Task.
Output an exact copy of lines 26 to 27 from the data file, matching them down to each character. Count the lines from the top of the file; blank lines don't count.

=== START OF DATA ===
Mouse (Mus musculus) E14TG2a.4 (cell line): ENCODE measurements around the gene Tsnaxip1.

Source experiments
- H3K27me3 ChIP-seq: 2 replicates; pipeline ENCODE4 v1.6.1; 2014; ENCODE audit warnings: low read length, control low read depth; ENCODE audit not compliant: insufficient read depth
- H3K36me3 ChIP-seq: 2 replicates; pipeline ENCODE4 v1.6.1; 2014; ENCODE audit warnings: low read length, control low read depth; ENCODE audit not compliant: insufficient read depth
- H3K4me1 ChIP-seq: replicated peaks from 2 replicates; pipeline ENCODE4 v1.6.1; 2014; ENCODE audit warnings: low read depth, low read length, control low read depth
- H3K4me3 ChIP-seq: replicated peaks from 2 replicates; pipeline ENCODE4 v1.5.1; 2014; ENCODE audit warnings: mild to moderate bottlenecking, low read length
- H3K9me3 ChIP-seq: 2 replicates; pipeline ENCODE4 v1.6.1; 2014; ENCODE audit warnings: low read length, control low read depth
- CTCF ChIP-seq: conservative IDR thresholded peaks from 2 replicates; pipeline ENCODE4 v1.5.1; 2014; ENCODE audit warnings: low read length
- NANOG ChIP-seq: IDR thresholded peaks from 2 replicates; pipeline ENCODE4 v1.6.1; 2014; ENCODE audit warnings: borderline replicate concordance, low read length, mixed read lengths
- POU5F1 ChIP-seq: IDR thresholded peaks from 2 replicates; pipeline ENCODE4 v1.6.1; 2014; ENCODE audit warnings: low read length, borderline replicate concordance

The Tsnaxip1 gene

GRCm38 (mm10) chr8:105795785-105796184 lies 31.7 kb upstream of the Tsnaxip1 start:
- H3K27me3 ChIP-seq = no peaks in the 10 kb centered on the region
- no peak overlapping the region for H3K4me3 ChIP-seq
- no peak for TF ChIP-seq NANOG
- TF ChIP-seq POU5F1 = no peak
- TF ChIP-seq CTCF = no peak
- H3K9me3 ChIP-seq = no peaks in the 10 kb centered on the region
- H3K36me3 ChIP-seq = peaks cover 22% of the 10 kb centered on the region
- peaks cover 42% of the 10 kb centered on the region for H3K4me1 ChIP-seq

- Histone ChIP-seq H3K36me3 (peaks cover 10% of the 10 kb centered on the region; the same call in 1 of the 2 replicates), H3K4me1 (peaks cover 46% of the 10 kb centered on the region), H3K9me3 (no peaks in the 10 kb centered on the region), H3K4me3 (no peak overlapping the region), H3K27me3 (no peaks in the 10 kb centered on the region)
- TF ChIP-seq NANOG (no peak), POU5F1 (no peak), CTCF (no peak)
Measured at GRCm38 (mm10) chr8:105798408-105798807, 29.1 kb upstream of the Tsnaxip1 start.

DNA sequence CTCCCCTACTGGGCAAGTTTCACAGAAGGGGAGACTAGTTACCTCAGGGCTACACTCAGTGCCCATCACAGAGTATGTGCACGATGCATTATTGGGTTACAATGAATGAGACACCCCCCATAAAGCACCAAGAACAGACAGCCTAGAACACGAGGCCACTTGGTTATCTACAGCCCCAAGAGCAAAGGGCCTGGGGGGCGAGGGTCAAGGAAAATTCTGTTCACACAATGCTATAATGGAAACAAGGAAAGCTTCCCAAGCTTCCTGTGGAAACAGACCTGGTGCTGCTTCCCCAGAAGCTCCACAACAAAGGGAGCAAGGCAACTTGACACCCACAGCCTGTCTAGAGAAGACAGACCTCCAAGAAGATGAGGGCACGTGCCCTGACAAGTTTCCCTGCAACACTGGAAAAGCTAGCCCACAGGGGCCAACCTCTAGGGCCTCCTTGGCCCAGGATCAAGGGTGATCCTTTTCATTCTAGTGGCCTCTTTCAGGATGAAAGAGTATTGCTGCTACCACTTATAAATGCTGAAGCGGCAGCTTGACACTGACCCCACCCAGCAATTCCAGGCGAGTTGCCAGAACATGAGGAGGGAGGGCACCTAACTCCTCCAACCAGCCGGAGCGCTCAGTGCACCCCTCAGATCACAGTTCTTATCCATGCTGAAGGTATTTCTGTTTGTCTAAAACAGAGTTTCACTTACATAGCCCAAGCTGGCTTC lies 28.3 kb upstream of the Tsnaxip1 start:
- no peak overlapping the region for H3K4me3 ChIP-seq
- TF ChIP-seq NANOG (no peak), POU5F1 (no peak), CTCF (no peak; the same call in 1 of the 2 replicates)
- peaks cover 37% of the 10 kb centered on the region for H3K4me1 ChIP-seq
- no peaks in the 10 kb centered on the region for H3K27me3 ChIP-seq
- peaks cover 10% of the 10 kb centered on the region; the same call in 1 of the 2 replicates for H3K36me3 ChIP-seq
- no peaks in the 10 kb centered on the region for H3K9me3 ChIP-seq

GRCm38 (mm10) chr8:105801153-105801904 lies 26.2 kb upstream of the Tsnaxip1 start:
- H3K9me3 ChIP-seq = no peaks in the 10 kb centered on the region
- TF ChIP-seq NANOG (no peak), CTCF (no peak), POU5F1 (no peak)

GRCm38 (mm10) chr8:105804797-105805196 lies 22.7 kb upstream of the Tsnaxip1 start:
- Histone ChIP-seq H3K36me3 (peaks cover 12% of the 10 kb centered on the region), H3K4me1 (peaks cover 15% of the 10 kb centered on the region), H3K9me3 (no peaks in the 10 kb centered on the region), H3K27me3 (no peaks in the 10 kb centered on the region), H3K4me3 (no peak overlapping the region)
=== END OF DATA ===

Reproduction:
- TF ChIP-seq NANOG (no peak), POU5F1 (no peak), CTCF (no peak; the same call in 1 of the 2 replicates)
- peaks cover 37% of the 10 kb centered on the region for H3K4me1 ChIP-seq